- Administration of the Angptl3 ASO yielded reductions in levels of TGs (35 to 85%), LDL-c (7 to 64%) and HDL (3 to 23%). Moreover, the TG-content within VLDL, IDL and LDL particles was reduced in some of the mouse models, including in LDLr-deficient mice, indicating that the effects are independent of the LDL receptor pathway.
- A significant reduction in liver TG secretion was seen in C57BL/6 mice who received Angptl3 ASO. Moreover, TG clearance was enhanced, likely independent of whole lipoprotein uptake, because the rate of VLDL clearance did not change.
- Mice overexpressing human apoCIII that were treated with the Angptl3 ASO showed significantly reduced plasma TG and LDL-c levels.
- In mice with diet-induced obesity, Angptl3 ASO treatment resulted in higher insulin sensitivity, as compared with control obese mice, not receiving the ASO. Liver TG accumulation was 81% lower in mice receiving the ASO.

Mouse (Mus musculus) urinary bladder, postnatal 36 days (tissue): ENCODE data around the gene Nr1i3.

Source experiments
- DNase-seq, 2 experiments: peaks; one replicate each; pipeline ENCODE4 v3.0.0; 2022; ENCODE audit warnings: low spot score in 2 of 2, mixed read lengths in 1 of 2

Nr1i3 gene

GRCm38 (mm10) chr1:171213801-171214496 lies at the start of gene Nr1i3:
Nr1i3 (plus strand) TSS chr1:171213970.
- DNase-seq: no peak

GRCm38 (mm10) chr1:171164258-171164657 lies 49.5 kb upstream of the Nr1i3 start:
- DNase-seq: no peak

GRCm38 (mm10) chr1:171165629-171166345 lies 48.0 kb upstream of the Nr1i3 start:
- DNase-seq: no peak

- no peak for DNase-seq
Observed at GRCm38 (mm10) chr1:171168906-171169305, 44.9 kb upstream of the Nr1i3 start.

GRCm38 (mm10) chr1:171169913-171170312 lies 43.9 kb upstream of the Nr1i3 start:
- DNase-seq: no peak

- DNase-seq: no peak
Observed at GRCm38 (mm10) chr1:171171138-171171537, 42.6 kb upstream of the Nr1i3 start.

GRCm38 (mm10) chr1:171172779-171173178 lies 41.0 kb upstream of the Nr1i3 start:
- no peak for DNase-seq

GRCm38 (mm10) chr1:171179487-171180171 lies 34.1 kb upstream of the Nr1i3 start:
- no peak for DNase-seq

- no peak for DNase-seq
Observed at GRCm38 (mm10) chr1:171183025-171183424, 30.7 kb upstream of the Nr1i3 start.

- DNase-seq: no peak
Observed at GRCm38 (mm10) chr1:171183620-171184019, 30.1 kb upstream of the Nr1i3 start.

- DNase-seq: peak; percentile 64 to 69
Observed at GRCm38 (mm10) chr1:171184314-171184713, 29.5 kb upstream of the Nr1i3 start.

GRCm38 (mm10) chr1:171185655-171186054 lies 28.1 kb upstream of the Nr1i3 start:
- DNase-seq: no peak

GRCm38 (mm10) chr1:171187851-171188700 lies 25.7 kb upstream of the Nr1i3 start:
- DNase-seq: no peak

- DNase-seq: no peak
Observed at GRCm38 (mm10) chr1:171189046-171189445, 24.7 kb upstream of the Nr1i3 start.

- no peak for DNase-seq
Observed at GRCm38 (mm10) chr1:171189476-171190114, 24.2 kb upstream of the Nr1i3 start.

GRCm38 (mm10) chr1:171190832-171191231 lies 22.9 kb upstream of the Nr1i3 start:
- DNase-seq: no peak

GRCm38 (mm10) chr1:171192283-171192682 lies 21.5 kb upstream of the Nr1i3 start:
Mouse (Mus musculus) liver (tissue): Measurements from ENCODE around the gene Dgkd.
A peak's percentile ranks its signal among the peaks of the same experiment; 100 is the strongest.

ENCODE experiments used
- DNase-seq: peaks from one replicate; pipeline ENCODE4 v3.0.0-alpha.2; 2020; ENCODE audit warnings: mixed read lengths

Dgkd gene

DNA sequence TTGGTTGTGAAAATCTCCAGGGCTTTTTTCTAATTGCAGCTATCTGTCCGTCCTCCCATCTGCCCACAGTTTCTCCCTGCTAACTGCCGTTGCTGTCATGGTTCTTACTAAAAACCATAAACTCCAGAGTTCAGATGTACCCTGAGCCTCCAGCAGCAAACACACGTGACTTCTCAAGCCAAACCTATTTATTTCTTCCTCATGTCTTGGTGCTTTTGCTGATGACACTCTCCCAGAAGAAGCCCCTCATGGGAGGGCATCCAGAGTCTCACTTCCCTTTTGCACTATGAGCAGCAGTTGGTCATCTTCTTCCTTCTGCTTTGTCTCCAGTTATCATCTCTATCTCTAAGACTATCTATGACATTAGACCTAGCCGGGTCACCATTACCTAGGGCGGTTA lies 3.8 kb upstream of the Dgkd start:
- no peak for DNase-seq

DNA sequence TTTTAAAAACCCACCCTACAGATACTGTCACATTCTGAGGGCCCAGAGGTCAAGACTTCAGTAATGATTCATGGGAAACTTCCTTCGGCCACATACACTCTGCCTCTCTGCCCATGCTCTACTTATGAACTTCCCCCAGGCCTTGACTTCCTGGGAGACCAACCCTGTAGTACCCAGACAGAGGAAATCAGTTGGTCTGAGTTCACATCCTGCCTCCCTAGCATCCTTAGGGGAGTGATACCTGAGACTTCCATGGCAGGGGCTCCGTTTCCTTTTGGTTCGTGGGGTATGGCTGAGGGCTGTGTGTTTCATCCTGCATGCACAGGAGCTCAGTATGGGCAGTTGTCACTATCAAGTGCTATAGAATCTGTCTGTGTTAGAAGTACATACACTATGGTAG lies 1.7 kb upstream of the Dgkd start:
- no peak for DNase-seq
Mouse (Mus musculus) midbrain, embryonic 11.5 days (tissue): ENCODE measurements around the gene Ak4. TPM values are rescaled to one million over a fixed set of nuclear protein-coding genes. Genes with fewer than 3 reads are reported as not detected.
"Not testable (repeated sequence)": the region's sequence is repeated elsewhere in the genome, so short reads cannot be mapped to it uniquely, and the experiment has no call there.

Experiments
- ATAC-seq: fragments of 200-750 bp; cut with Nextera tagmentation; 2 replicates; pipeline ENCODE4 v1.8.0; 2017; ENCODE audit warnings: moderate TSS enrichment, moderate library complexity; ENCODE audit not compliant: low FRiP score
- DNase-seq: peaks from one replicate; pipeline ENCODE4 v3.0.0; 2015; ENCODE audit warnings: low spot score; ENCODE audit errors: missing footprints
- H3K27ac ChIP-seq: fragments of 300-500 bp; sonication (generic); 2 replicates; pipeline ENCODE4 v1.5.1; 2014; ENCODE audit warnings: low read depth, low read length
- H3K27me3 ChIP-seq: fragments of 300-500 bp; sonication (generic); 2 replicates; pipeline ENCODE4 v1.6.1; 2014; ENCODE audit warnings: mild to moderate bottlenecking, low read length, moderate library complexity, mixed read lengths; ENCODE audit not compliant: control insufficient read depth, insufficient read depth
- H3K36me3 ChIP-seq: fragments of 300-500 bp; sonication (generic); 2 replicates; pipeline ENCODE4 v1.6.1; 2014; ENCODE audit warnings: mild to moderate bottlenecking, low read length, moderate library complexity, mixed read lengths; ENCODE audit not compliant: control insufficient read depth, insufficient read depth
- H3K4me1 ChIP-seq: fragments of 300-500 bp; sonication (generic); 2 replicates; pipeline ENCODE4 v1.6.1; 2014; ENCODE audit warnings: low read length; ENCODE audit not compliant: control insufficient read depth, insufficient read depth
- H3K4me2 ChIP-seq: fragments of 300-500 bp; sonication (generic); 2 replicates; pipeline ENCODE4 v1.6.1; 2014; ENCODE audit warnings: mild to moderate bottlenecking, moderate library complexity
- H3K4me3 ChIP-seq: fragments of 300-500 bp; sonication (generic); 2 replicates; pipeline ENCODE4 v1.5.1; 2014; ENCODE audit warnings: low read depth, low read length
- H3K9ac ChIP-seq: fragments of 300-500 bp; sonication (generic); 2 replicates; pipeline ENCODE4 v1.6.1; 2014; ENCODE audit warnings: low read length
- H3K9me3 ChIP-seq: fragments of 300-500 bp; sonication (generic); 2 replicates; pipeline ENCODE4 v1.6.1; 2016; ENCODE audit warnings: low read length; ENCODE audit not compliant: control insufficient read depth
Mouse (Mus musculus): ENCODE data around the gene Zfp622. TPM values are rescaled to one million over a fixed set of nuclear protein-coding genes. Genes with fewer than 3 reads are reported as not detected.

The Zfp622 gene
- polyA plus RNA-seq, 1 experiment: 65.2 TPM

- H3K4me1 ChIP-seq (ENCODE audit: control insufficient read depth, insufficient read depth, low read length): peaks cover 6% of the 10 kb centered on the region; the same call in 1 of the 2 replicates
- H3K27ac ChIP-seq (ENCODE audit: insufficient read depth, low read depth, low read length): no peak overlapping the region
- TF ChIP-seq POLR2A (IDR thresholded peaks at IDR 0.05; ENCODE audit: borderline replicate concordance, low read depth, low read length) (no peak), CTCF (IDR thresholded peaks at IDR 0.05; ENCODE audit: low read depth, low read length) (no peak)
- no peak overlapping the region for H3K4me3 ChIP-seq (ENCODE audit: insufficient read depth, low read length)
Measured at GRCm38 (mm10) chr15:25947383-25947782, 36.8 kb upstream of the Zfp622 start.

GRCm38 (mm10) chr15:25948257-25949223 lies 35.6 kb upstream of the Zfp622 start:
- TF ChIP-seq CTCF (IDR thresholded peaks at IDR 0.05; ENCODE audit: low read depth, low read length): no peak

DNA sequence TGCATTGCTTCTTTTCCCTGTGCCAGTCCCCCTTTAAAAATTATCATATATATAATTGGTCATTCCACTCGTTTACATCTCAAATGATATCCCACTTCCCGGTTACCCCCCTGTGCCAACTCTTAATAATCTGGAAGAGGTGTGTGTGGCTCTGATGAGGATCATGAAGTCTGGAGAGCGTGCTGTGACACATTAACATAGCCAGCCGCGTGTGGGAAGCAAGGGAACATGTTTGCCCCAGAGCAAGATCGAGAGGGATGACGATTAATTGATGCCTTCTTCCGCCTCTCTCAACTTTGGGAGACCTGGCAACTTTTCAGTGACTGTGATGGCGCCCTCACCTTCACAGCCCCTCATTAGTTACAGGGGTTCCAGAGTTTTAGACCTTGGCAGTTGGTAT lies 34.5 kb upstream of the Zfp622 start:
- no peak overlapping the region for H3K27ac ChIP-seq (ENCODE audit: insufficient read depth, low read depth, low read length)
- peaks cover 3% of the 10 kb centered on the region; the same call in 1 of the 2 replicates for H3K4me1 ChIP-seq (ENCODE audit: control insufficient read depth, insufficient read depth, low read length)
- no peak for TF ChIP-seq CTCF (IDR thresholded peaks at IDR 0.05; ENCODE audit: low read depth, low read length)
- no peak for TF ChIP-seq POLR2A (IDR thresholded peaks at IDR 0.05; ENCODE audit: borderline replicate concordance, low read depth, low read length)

- //Ldlr-/- mice treated with Angptl3// ASO showed retarded progression of atherosclerosis, relative to mice treated with the control ASO (by 52% or 37% depending on the weekly dose).
- In the phase I trial, 9 participants were randomized to single-dose administration of ANGPTL3 ASO and 3 to placebo, and 32 to a multiple-dose group (24 active, 8 placebo). Dose-dependent reductions of ANGPTL3 protein were seen. TG levels were reduced from baseline by a maximum of 63.1%, apoCIII by a maximum of 58.8%, non-HDL-c by a maximum of 36.6% and apoB by a maximum of 25.7%. Between the final dose at day 36 and the end of follow-up at day 127, plasma levels slowly returned to normal. No serious adverse events were documented.